The colonial diet was absolutely loaded with salt, no wonder they drank beer, cider and wine like it was going out of style.
posted by tommasz at 12:04 PM on October 19, 2007

Prosciutto di Parma....Food rarely gets me to exclaim variations on "OMFG" but that stuff is as close to orgasm-inducing as any gustatory experience is likely to get (excepting pumpkin pie, of course).
posted by pax digita at 12:08 PM on October 19, 2007 [1 favorite]

Now I'm going to have to spend the next six months sitting in a chair

Admit it -- it's not the bug, it's the hamlust.
posted by aramaic at 12:10 PM on October 19, 2007

This... is a FANTASTIC post.

Thank you, sir!
posted by BobFrapples at 12:17 PM on October 19, 2007

i need another big score before i could afford this ham.
posted by bruce at 12:19 PM on October 19, 2007

I don't even like ham, but this post was delicious.
But I'm SO thirsty now.
posted by not_on_display at 12:58 PM on October 19, 2007

I told myself, I said "Everichon, do not go into the ham thread, you will end up wanting ham. It will be just like those goddam bacon threads." And, yeah, sho nuff, I WANT ME SOME HAM!

Never. Again.
posted by everichon at 1:14 PM on October 19, 2007

Whew, gladly nobody so far has posted Pickle Surprise. That is some shit I never need to see again.
posted by autodidact at 1:35 PM on October 19, 2007

Oh alright, here it is.
posted by autodidact at 1:38 PM on October 19, 2007 [2 favorites]

Nice post digaman! red eye gravy n' grits mmm! Nothing like a good pig picking!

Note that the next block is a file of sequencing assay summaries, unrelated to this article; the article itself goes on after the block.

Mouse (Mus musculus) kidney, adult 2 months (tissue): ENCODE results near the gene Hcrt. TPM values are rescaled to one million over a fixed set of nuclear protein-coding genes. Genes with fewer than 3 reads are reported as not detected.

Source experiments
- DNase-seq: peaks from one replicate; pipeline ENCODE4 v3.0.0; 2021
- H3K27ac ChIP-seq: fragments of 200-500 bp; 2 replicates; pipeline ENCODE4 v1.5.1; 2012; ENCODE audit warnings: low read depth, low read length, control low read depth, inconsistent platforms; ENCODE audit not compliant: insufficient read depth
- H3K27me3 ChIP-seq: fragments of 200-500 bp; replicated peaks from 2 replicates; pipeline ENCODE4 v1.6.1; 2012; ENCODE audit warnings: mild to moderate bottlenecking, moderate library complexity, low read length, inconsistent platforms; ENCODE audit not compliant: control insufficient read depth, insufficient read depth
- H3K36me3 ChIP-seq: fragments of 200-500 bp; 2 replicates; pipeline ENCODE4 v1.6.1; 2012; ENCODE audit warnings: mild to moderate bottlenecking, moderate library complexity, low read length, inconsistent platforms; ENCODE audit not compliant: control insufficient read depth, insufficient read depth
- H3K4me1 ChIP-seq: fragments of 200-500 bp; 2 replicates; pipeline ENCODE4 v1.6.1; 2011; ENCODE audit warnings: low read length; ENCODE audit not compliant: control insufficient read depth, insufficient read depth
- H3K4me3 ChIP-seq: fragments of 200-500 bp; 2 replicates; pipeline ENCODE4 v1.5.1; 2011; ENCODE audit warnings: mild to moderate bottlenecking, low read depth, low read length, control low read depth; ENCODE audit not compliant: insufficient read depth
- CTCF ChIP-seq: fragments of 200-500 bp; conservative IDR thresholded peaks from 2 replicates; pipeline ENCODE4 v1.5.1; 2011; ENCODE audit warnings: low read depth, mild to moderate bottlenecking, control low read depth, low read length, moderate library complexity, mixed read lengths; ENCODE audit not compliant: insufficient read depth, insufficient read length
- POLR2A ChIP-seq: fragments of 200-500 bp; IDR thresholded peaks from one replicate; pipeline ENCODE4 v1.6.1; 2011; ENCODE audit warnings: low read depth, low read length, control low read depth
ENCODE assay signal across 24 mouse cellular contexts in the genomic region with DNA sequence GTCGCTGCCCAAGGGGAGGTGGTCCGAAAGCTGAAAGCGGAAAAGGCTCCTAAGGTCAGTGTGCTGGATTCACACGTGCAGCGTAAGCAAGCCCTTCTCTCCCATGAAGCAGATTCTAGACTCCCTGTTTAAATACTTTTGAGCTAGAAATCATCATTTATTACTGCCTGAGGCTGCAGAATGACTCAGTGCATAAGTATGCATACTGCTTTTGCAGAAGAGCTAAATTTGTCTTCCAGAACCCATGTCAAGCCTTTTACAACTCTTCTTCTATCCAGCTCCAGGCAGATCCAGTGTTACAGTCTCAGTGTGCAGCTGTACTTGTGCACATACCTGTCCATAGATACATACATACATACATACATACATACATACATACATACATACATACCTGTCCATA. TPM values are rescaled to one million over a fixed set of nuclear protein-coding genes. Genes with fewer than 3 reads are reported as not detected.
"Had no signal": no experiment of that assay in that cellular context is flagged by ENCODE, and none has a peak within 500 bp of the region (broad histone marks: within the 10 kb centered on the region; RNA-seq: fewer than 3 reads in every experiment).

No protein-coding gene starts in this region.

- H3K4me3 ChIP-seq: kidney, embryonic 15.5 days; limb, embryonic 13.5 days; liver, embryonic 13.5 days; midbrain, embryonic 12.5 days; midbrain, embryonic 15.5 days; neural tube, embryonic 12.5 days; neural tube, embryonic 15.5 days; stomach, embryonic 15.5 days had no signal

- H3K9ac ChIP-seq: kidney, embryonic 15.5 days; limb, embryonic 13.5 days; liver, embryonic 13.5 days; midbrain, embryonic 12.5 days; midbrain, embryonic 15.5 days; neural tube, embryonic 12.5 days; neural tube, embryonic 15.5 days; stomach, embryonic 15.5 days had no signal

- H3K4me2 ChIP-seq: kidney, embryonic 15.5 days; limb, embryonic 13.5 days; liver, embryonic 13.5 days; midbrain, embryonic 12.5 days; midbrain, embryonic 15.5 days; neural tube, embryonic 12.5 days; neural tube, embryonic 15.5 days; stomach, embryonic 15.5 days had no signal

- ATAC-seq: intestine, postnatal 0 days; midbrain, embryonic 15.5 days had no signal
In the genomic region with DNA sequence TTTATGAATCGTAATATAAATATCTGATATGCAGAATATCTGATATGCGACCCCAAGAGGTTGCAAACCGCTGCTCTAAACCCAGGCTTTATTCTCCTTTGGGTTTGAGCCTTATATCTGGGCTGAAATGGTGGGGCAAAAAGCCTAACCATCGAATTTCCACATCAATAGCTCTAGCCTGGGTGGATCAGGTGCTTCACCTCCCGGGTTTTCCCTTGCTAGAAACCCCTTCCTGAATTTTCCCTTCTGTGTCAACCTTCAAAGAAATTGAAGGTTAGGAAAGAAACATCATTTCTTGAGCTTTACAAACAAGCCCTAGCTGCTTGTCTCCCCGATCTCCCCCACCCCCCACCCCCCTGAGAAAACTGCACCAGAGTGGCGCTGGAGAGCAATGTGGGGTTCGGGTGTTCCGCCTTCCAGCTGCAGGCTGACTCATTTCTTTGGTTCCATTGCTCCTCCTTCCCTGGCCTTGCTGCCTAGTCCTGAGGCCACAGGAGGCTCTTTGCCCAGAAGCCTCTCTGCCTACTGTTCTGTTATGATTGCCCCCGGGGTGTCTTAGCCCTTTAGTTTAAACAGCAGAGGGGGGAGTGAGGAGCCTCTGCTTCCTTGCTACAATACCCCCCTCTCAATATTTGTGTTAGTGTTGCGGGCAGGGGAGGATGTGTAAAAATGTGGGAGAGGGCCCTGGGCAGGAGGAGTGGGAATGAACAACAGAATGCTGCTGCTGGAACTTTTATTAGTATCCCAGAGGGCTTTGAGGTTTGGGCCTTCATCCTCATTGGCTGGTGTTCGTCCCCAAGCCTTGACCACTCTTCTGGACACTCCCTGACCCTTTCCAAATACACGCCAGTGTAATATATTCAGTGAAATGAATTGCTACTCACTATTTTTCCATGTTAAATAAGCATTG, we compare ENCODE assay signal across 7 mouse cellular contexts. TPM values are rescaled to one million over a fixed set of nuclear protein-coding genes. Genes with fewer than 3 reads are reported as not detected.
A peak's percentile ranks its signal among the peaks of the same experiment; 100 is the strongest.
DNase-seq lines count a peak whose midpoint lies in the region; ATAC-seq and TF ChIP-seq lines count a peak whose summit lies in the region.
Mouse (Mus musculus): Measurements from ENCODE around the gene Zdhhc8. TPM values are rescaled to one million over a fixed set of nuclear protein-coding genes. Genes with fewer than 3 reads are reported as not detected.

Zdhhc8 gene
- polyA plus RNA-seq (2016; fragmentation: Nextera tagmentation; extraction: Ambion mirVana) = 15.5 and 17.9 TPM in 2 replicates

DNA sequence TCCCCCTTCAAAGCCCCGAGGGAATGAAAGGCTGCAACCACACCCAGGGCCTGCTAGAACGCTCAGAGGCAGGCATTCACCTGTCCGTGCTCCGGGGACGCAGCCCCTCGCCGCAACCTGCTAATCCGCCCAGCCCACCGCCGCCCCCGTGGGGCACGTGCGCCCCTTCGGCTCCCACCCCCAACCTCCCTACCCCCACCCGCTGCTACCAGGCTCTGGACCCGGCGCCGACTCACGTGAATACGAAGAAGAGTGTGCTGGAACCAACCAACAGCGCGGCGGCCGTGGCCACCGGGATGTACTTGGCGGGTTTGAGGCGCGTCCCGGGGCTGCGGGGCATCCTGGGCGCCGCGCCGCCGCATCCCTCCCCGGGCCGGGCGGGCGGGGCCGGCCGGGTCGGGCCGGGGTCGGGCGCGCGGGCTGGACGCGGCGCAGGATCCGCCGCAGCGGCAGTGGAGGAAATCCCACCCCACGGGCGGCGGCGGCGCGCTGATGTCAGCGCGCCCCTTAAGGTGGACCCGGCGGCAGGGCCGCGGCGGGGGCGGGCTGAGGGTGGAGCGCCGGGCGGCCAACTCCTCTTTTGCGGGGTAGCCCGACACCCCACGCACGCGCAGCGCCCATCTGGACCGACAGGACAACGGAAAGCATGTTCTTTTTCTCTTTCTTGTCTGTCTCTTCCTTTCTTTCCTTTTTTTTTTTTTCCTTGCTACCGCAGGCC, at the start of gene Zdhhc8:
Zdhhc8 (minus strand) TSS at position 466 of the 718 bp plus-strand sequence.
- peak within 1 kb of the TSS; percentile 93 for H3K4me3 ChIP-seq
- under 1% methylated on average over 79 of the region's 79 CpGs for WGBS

posted by Rancid Badger at 1:44 PM on October 19, 2007

After your salty country ham with the pickle surprise, be sure to enjoy some nice Strawberry Shortcut for dessert.
posted by Nelson at 2:32 PM on October 19, 2007

Christ, a few hits of acid and Pickle Surprise on a loop on a big screen, and the interrogators at Gitmo could lose the waterboarding.
posted by digaman at 3:57 PM on October 19, 2007

My parents tried to put me down, because I said fine ham abounds.

There doesn't seem to be decent video of this online. I'm saddened by that.

Oh, and a last meal of all ham would be pretty good, if I could get a side of bacon, and a little syrup.
posted by pupdog at 4:26 PM on October 19, 2007

pax digita, am a fellow pumpkin pie devotee. It's one of my favorite things about November. Good old Entenmann's. What kind do you like? And there's nothing like a Prosciutto di Parma and ripe tomato sandwich on good Italian bread. nom nom nom.
posted by nickyskye at 4:33 PM on October 19, 2007

Dammit, the Kroger across Sunbury from my pad does not have prosciutto. Off to Carfagna's for some real stuff.

Punkin pie? Gimme homemade any day. And pumpkin soufflé works right nicely too.
posted by pax digita at 6:39 PM on October 19, 2007

The pig, if I am not mistaken,
Gives us ham and gives us bacon.
Let others think his heart is big:
I think it foolish of the pig.

posted by ubiquity at 7:31 PM on October 19, 2007